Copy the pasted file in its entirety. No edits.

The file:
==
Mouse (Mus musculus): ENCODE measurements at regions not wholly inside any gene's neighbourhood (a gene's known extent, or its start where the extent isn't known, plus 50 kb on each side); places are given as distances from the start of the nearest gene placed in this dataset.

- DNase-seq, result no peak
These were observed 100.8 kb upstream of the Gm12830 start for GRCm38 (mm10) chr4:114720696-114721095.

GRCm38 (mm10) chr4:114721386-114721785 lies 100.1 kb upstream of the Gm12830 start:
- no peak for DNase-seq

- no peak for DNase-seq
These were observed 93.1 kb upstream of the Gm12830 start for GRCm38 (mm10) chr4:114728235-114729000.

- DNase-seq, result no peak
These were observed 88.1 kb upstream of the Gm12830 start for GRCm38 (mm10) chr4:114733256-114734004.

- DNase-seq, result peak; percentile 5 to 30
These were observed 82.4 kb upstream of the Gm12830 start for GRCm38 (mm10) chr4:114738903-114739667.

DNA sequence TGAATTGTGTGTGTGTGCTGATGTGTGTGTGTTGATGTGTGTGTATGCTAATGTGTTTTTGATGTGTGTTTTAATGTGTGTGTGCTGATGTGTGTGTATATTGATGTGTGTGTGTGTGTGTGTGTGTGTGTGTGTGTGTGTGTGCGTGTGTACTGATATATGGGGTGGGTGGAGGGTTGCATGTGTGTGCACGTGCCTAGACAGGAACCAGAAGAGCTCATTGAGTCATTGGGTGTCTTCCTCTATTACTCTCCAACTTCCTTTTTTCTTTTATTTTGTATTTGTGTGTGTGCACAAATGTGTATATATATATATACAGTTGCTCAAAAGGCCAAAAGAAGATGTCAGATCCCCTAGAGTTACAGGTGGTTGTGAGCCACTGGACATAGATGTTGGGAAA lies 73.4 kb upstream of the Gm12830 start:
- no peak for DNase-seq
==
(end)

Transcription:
Mouse (Mus musculus): ENCODE measurements at regions not wholly inside any gene's neighbourhood (a gene's known extent, or its start where the extent isn't known, plus 50 kb on each side); places are given as distances from the start of the nearest gene placed in this dataset.

- DNase-seq, result no peak
These were observed 100.8 kb upstream of the Gm12830 start for GRCm38 (mm10) chr4:114720696-114721095.

GRCm38 (mm10) chr4:114721386-114721785 lies 100.1 kb upstream of the Gm12830 start:
- no peak for DNase-seq

- no peak for DNase-seq
These were observed 93.1 kb upstream of the Gm12830 start for GRCm38 (mm10) chr4:114728235-114729000.

- DNase-seq, result no peak
These were observed 88.1 kb upstream of the Gm12830 start for GRCm38 (mm10) chr4:114733256-114734004.

- DNase-seq, result peak; percentile 5 to 30
These were observed 82.4 kb upstream of the Gm12830 start for GRCm38 (mm10) chr4:114738903-114739667.

DNA sequence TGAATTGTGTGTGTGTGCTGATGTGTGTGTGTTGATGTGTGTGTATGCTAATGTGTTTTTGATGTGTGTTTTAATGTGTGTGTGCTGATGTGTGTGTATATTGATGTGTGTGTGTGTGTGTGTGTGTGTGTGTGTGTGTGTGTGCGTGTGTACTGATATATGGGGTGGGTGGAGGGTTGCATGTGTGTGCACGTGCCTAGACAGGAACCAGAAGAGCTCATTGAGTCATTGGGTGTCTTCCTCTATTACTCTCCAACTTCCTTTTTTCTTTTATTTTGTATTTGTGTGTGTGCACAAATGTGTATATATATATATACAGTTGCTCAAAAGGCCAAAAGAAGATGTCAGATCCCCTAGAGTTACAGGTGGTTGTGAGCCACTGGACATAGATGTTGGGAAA lies 73.4 kb upstream of the Gm12830 start:
- no peak for DNase-seq